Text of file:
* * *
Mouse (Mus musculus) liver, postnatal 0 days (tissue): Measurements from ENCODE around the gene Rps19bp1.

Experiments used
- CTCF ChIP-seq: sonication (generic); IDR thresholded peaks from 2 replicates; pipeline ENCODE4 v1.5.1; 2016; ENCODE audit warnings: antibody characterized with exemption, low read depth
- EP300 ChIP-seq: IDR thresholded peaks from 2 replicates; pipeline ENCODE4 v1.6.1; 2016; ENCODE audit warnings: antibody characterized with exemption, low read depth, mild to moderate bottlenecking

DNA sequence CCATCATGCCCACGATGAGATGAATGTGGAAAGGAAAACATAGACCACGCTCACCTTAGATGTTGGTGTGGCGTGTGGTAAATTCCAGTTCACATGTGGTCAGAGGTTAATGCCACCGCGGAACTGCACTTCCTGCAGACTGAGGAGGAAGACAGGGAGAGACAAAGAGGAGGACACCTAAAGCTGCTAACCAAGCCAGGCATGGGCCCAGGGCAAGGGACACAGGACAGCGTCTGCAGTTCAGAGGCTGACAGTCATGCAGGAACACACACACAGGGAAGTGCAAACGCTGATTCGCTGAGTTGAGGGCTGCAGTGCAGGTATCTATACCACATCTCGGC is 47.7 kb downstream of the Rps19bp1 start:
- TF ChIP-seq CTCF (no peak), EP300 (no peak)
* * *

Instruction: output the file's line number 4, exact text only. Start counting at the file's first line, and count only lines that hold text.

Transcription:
- EP300 ChIP-seq: IDR thresholded peaks from 2 replicates; pipeline ENCODE4 v1.6.1; 2016; ENCODE audit warnings: antibody characterized with exemption, low read depth, mild to moderate bottlenecking